Financial Planning

SIMPLE IRA Contribution Limits for 2021

The maximum amount workers at small businesses can contribute to a SIMPLE IRA for 2021 remained the same as the prior year.

A SIMPLE IRA is a retirement plan designed for small businesses with 100 or fewer employees. It's a cheaper (and easier) plan for an employer to set up when compared to a traditional 401(k). However, the amount a worker can save in a SIMPLE IRA is less than a 401(k).

2021 SIMPLE IRA Contribution Limits

For 2021, the annual contribution limit for SIMPLE IRAs is $13,500, the same amount as the year before. Workers age 50 or older can make additional catch-up contributions of $3,000, for a total of $16,500.

By comparison, workers younger than 50 can salt away as much as $19,500 in a traditional 401(k) for 2021, plus another $6,500 if they're 50-plus.

Employee contributions to a SIMPLE IRA are made on a pretax basis, which lowers taxable income. The invested money grows tax-sheltered until you withdraw it, at which time the distributions will be taxed as ordinary income.

If you pull money out before age 59 1/2, you face a 10% early-withdrawal penalty on top of taxes. The withdrawal penalty increases to 25% for SIMPLE IRAs if money is pulled out within two years of signing up for the plan.

Unlike some other retirement plans, a SIMPLE IRA doesn't offer a Roth option, which would allow workers to invest after-tax dollars in the plan and not to be taxed on withdrawals later in retirement.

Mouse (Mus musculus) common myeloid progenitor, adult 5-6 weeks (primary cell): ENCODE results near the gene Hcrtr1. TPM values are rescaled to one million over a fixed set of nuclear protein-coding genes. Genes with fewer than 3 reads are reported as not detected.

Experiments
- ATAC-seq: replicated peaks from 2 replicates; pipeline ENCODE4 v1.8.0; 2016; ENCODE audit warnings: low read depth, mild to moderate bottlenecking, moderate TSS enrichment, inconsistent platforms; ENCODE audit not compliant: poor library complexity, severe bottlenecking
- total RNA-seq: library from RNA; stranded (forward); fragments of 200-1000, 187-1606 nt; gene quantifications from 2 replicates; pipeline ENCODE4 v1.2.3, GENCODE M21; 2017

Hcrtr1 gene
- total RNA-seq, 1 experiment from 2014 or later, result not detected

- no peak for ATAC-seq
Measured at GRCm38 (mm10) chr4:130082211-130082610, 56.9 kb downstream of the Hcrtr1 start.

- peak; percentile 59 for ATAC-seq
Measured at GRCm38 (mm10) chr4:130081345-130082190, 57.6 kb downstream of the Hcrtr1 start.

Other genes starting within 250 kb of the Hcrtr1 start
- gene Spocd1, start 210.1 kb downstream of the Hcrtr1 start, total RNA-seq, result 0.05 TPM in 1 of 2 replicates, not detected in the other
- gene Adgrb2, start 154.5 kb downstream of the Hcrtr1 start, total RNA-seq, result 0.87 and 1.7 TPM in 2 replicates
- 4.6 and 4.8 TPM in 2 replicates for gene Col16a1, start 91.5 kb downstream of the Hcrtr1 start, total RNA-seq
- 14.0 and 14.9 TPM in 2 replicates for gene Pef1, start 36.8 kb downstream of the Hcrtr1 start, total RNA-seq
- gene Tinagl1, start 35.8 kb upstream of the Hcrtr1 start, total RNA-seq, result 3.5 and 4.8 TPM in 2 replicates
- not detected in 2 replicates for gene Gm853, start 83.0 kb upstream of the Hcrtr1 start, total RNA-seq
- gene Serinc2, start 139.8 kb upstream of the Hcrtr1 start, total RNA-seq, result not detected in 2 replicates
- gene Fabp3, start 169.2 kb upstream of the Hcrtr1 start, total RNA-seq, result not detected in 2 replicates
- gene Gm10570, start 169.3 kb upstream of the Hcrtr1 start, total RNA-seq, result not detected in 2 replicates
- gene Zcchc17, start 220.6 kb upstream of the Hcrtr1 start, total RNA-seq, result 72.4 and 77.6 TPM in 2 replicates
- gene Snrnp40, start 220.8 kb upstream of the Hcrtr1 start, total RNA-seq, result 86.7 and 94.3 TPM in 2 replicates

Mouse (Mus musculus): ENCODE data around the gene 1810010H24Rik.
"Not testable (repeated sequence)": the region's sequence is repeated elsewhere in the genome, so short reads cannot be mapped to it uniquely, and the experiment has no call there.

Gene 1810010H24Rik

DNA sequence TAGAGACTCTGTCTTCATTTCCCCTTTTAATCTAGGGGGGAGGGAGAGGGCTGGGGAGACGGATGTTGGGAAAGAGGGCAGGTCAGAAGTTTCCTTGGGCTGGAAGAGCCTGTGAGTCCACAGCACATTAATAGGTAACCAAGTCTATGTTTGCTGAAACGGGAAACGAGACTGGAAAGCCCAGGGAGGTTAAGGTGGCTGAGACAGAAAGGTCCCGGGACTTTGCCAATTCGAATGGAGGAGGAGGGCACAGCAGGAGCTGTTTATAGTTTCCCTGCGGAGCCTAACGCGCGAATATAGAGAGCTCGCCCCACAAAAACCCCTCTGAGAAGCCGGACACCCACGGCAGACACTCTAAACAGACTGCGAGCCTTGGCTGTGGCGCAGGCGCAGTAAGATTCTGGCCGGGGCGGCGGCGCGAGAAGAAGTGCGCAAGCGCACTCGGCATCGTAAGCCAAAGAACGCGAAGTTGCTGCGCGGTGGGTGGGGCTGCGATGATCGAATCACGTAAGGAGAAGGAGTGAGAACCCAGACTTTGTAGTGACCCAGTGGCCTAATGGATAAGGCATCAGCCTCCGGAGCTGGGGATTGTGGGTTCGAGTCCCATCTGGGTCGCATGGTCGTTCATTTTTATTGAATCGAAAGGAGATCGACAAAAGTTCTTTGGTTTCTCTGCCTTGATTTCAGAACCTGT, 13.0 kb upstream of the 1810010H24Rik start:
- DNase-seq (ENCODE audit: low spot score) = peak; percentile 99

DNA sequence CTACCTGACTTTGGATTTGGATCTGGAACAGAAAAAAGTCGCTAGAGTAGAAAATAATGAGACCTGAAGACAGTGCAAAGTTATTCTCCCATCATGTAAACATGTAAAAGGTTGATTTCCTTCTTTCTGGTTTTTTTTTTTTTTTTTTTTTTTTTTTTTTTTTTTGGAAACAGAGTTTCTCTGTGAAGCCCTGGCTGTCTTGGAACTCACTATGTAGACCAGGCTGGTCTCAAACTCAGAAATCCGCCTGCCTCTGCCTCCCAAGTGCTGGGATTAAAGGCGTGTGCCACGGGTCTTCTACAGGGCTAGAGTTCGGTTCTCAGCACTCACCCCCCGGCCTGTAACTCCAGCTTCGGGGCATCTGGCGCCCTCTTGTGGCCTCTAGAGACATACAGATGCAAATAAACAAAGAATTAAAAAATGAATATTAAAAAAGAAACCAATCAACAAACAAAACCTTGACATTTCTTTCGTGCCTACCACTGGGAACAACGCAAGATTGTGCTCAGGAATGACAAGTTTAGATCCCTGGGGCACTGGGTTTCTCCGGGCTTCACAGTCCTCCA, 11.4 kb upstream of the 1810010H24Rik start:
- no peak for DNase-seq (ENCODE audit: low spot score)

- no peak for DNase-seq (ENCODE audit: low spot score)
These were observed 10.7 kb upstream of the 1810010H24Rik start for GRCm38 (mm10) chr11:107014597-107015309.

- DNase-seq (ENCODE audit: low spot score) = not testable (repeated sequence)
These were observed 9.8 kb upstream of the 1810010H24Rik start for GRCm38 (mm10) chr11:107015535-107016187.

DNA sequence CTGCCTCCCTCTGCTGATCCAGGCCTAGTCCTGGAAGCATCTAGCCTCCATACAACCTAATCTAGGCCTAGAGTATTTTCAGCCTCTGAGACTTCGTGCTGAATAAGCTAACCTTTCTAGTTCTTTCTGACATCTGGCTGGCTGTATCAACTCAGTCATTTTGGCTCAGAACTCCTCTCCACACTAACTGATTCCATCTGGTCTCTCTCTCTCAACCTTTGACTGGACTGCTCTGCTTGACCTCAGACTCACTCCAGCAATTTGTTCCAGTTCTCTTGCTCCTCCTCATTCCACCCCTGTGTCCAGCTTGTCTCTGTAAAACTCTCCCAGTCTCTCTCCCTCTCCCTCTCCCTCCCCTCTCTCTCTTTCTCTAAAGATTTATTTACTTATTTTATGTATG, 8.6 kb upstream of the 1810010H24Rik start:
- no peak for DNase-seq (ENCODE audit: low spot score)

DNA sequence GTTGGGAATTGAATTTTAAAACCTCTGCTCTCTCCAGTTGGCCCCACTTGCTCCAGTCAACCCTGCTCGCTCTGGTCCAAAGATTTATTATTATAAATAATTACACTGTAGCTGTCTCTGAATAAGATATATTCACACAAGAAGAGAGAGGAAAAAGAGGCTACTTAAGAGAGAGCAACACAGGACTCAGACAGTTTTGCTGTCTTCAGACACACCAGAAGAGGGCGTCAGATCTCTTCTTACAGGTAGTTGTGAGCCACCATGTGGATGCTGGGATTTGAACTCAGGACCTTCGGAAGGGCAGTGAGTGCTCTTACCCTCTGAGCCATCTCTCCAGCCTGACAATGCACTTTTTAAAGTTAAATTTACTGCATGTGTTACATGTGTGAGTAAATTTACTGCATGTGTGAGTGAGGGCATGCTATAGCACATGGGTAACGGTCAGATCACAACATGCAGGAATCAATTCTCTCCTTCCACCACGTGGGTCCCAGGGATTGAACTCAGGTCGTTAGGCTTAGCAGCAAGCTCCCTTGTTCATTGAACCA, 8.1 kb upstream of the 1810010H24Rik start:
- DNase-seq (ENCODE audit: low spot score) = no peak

Employer Contributions to SIMPLE IRAs

Good news for workers participating in a SIMPLE IRA: Employers must make some form of a contribution to employees' accounts. An employer can choose to either make a dollar-for-dollar match of up to 3% of a worker's pay or contribute a flat 2% of compensation, whether the employee contributes or not.

Most employers choose the dollar-for-dollar match of up to 3%, says Ronald Oldano, a certified financial planner and private wealth adviser in Florida. However, if an employer has a bad year financially, there's some wiggle room to lower the employer match to 1% or 2% for two years of a rolling five-year period.

For example, a company just starting a SIMPLE IRA can elect to match 1% or 2% of each employee's salary for the first two calendar years of the plan, but then must ramp up its match to 3% for the next three years. Once that five-year period is over, the employer can again lower its matching contribution.

If your employer is like most and matches dollar-for-dollar up to 3% of pay, make sure you're contributing at least enough to qualify for the full match.

Also, remember to pick your investments wisely. SIMPLE IRAs can hold a basket of investments, from stocks and bonds to mutual funds and exchange-traded funds. The best investment is one that fits your long-term goals at the right price.

How SIMPLE IRA Savers Can Build a Bigger Nest Egg

If you're already stashing away the maximum contribution allowed in your SIMPLE IRA—$13,500 for employees younger than 50 or $16,500 for 50-plus workers—but want to save even more for retirement, consider opening a separate traditional IRA or Roth IRA, suggests Clark Randall, a certified financial planner and founder of Financial Enlightenment, in Dallas.